Miró created Naked Woman Climbing a Staircase during the Spanish Civil War. He was living in Paris when he started to attend life drawing classes at the school of the Grande Chaumiere. Miró returned to constructing the human figure to represent the drama that was then taking place in Catalonia. This feeling can be made out in the shapes used to draw this tortured nude woman climbing a staircase.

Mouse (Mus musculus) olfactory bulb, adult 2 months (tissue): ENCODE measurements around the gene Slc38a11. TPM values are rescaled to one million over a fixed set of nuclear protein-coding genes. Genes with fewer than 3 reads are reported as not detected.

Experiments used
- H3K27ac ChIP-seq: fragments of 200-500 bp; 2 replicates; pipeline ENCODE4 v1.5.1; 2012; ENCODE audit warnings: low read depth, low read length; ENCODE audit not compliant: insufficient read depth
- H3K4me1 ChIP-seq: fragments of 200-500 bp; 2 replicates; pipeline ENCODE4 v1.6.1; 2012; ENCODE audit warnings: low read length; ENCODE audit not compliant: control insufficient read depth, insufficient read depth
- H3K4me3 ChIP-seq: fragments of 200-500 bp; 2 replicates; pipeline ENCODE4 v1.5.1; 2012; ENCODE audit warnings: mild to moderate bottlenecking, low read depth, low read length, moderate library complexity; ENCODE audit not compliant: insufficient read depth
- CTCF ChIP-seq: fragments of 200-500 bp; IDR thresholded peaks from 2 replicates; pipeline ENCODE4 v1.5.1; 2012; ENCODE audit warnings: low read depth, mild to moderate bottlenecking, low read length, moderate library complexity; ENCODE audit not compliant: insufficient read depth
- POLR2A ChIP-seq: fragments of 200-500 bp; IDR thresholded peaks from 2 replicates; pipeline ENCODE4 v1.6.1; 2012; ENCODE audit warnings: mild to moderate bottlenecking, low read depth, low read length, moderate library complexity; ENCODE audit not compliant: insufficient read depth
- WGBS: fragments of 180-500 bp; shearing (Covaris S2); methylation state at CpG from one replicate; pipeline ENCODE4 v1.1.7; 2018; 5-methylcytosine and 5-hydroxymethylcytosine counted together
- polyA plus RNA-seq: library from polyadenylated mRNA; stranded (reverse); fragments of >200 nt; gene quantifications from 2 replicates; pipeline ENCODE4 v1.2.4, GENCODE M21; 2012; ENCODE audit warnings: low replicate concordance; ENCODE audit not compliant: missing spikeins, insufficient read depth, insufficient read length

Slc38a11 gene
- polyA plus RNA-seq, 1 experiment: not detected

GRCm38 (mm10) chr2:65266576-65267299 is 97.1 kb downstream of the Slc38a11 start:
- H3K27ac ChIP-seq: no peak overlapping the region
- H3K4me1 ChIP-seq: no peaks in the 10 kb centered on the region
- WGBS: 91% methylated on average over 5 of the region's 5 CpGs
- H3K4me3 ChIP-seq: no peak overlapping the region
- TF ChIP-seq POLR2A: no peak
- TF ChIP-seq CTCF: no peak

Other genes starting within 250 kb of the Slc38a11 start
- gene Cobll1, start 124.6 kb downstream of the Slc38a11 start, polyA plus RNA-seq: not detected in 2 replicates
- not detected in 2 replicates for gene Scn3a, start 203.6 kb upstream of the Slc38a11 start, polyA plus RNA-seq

According to the Joan Miró Foundation, “Miró’s despondency brought about by the moral tragedy of the war can be seen in the violent metamorphosis of the figure, in her heavy limbs and in the effort involved in climbing.” At the top right is a kind of window or box where light rays can be seen entering the room. The woman is using her right arm to try to grab a ladder – this was a symbol that Miró used in several of his works to represent evasion or escape. The external genitals of the woman are similar to those of the woman in Man and Woman in Front of a Pile of Excrement as they are exaggerated in size. This work is said to be related to Nude Descending a Staircase, No. 2, made by Marcel Duchamp, although here the woman is ascending. The distortion and effort of the figure are interpreted as mirroring the Spanish Civil War.